Appeals Court upholds Contractor PSM Citations

A maintenance contractor that provides skilled labor to perform skilled labor, electrical and mechanical work was cited by OSHA for violations of the PSM standard after their employee was injured by a chemical release.

OSHA threw the book at them and through conference and litigation many of the citations were dropped. Two stuck around:

Item 3 alleged a serious violation of § 1910.119(j)(2) for failing to establish and implement written procedures for maintaining the ongoing integrity of process equipment;
Item 4 alleged a serious violation of § 1910.119(j)(3) for failing to train (the employee) in an overview of the process and its hazards and in the procedures applicable to his tasks;

The contractor asserted that the site owner was the operator of the plant, and therefore was the appropriate “employer” responsible for fulfilling the requirements set forth in the cited PSM standards and that the cited standards did not apply to the contractor.

The Appeals Court upheld the previous ALJ ruling:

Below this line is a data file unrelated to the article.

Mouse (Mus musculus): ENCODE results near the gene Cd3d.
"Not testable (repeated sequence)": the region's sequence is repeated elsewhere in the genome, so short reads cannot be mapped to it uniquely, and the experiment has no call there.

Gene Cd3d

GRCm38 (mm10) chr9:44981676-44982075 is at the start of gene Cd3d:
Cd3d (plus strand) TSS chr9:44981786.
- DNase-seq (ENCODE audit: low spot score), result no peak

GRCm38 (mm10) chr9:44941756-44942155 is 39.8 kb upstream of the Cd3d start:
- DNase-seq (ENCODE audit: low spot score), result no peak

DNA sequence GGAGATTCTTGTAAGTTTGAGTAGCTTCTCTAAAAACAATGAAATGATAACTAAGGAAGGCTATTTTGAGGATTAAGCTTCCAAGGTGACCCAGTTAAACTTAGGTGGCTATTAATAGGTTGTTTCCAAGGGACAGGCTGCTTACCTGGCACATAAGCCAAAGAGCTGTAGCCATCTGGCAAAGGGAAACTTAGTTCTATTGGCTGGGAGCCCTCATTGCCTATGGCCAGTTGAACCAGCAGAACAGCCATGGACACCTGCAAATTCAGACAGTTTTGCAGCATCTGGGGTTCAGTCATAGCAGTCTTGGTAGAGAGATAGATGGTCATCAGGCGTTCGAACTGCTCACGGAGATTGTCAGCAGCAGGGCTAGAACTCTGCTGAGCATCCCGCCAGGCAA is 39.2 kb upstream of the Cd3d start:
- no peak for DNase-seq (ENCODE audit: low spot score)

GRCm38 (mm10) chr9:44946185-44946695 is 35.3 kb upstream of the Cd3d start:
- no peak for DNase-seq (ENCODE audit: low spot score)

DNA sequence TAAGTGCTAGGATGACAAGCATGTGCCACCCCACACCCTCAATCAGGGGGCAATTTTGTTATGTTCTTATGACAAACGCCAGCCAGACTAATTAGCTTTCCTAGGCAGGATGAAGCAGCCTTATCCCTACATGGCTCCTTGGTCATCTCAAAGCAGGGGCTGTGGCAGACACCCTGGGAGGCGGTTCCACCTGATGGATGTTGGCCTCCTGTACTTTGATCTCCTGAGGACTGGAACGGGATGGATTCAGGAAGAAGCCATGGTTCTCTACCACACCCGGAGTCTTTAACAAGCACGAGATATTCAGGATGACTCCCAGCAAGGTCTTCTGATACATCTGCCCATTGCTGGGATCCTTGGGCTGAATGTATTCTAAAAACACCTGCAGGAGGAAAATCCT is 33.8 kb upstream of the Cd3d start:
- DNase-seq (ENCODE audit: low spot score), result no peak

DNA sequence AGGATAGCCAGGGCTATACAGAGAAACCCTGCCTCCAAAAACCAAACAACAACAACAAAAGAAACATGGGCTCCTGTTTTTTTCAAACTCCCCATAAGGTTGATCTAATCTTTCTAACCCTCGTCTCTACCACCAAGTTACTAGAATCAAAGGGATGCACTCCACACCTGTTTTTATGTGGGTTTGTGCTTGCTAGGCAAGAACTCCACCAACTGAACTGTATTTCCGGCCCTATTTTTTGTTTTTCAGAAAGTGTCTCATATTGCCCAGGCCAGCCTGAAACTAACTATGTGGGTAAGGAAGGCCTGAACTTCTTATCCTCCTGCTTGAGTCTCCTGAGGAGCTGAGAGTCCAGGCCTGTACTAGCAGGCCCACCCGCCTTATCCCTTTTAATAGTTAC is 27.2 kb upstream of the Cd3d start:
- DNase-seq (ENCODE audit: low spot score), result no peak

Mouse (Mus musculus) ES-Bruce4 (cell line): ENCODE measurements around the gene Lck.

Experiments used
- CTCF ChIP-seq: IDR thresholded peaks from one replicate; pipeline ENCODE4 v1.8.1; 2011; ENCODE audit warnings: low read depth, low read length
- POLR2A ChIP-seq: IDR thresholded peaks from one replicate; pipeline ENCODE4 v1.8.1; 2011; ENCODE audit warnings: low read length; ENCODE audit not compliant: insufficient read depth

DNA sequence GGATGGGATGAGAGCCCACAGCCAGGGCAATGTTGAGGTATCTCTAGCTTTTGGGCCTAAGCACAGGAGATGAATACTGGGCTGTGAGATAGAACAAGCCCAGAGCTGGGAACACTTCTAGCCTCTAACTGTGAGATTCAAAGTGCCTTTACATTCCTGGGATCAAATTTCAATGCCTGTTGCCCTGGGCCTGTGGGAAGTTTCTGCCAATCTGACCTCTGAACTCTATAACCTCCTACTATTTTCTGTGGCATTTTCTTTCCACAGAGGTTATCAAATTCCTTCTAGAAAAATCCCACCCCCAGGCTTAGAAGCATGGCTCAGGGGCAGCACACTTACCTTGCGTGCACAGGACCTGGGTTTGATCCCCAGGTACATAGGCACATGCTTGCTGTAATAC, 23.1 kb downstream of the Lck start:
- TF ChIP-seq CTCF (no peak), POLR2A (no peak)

ALJ expressly rejected Jacobs’s argument that §§ 1910.119(j)(2) and (3) do not apply to contract employers, finding that, under OSHA’ s multi-employer policy, the cited standard applied “to the cited conditions, not to the cited employer.” Because (the Contractor) was the “exposing employer,” it was responsible “for all violative conditions to which its employee had access.”

Two things to keep in mind here:

  • You have to deal with a contract employee the same as you would deal with any similarly situated employee.
  • Process Operator is a function, not a title. Whether it’s the janitor, a line cook, a salesman or a skilled contract employee – if they are operating the process, they are a Process Operator and all the PSM requirements will apply to them.

OSHA would have had a much easier time proving violations of the PSM standard under the Contractors element:

1910.119(h)(3)(i) – The contract employer shall assure that each contract employee is trained in the work practices necessary to safely perform his/her job.
1910.119(h)(3)(ii) – The contract employer shall assure that each contract employee is instructed in the known potential fire, explosion, or toxic release hazards related to his/her job and the process, and the applicable provisions of the emergency action plan.

My thinking is that they were trying to prove a larger point with these citations placed under the Mechanical Integrity element.

(link to ruling itself)

About Brian Chapin

PSM / RMP Compliance Consultant
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